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Goldman Sachs Participates in SEC Roundtable on Securities Lending and Short Sales

Goldman Sachs was invited to participate in the SEC’s roundtable on Securities Lending and Short Sales on September 29-30, 2009. In addition to participating in the roundtable, Goldman Sachs has publicly stated its views regarding short selling and regulatory actions to address abusive or "naked" short selling in public comment letters to the SEC. Copies of our written submissions at the roundtable and comment letters are linked below.

In summary, our views on short selling and the SEC’s regulatory actions are as follows:

Goldman Sachs Supports Measures to Address Abusive or "Naked" Short Selling: Goldman Sachs supports measures to address naked short selling or other types of short selling abuses that adversely impact the security and integrity of our capital markets.  

Regulated Short Selling Plays an Important Role in Markets: We support legitimate short selling as a necessary and essential part of efficient capital markets. There are important benefits derived from legitimate, regulated short selling. Short selling enhances liquidity and pricing efficiency in the markets. Short selling adds to the selling interest available to buyers and often offsets temporary imbalances between supply and demand, which contributes to the maintenance of fair and orderly markets. Short sellers also add liquidity when they purchase shares to cover their short sales.

The SEC Has Been Effective at Targeting and Dramatically Reducing Security Fails where Potential Abuses May Have Existed: The SEC implemented Rule 204 T in October 2008 and it was made permanent in July 2009, requiring mandatory close outs on T+4 for fails-to-deliver resulting from the short sale of equity securities, and on T+6 for market makers and long sellers.  The SEC appropriately focused on the clearance and settlement process where evidence of abusive short selling was most likely to appear. According to a U.S. Government Accountability Office ("GAO") report issued in May 2009, 99.9% of equities trades now settle on time, further evidence of the effectiveness of Rule 204. Additionally, FINRA has begun to publish monthly short sale reports and will begin to publish daily reports before the end of the year.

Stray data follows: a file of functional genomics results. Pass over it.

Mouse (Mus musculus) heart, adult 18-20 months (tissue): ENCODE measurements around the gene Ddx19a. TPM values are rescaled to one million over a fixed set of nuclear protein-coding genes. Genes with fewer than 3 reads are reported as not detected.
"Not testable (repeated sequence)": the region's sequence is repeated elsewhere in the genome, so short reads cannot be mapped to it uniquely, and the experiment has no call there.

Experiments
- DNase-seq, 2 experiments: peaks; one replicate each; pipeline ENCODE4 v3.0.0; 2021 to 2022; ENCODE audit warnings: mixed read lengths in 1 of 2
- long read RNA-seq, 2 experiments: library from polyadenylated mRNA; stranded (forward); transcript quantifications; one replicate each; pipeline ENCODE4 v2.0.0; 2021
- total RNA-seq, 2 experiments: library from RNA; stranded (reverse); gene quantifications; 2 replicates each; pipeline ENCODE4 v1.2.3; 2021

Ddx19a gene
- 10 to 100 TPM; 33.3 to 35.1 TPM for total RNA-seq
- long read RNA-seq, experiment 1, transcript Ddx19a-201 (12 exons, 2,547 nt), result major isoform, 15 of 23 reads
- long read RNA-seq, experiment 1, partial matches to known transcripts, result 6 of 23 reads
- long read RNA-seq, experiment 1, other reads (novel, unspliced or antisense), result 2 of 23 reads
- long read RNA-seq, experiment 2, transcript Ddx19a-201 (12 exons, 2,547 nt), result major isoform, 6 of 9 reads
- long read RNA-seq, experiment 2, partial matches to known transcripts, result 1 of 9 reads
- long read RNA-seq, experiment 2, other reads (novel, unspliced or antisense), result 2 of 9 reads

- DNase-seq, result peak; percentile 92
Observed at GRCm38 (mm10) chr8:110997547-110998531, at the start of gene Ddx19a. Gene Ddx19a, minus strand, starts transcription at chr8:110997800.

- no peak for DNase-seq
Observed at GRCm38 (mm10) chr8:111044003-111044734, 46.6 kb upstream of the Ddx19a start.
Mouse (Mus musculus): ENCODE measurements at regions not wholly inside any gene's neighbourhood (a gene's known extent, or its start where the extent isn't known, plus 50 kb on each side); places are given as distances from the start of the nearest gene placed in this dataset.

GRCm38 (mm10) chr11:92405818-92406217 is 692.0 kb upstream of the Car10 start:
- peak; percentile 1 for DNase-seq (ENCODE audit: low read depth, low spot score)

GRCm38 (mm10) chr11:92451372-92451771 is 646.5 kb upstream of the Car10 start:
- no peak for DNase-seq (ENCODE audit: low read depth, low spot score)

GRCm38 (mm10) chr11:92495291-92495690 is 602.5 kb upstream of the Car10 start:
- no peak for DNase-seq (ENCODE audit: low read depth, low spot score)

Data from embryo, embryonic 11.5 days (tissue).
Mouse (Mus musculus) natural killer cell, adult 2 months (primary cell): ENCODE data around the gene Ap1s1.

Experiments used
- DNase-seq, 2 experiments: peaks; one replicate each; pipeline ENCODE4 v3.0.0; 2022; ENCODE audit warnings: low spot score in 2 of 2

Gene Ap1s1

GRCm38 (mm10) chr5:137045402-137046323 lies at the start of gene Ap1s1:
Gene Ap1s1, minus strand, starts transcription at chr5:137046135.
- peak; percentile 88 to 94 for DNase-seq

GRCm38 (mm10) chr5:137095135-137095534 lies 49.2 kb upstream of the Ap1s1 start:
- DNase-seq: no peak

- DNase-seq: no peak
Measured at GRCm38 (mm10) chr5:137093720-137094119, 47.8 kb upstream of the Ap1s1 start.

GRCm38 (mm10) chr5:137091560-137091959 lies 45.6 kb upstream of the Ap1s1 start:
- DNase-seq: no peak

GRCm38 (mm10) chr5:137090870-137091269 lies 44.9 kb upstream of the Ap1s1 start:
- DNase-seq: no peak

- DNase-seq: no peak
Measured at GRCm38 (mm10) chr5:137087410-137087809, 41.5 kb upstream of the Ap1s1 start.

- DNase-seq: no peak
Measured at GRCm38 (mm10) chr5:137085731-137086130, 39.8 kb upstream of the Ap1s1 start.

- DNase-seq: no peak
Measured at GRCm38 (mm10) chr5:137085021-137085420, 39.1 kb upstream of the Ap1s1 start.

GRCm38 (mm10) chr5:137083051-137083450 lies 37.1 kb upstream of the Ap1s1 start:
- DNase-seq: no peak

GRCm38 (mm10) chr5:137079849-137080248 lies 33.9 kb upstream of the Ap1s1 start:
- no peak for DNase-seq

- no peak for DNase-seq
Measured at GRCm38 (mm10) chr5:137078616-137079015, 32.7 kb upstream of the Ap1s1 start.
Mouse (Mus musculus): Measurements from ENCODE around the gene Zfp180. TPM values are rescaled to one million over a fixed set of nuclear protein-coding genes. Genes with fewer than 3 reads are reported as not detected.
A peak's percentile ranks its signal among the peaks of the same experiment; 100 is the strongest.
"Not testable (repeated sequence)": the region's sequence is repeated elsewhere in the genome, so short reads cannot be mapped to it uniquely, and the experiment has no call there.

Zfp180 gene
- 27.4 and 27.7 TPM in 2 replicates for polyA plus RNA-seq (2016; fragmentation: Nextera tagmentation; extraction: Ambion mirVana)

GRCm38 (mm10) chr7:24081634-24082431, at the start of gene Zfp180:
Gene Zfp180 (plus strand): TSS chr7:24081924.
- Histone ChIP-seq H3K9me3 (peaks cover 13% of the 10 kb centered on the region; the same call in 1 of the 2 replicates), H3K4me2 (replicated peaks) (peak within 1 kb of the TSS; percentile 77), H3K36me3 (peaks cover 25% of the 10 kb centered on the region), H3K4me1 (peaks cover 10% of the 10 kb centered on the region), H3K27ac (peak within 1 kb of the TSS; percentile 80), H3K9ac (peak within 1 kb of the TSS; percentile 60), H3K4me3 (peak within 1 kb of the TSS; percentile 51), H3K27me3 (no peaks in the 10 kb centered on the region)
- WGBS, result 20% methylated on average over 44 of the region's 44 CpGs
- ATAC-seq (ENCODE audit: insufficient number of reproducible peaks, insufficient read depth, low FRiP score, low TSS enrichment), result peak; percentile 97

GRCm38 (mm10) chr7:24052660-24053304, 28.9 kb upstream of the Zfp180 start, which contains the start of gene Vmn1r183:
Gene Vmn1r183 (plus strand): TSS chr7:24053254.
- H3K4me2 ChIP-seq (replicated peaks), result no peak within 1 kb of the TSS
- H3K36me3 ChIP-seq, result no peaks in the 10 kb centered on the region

The SEC Should Consider Adopting the Updated Prime Brokerage No-Action Letter: An existing industry proposal would create a mechanism for brokers to communicate information concerning clients’ order mismarking and failures to obtain locates. Strengthening the communication channel will serve to alert the brokers of situations where clients did not obtain locates for their short sales or did not have sufficient inventory for their long sales. This will serve to reduce future fails while exposing potential abuses such as order mismarking, which the pre-borrow solution will not detect. In addition, this approach avoids the negative impact on liquidity and costs that can arise from a pre-borrow or hard locate requirement. Finally, such a solution would be easier to implement than the pre-borrow or hard locate solutions. The updated prime brokerage proposal was discussed in the May 2008 comment letter from the Securities Industry and Financial Markets Association ("SIFMA") to the SEC.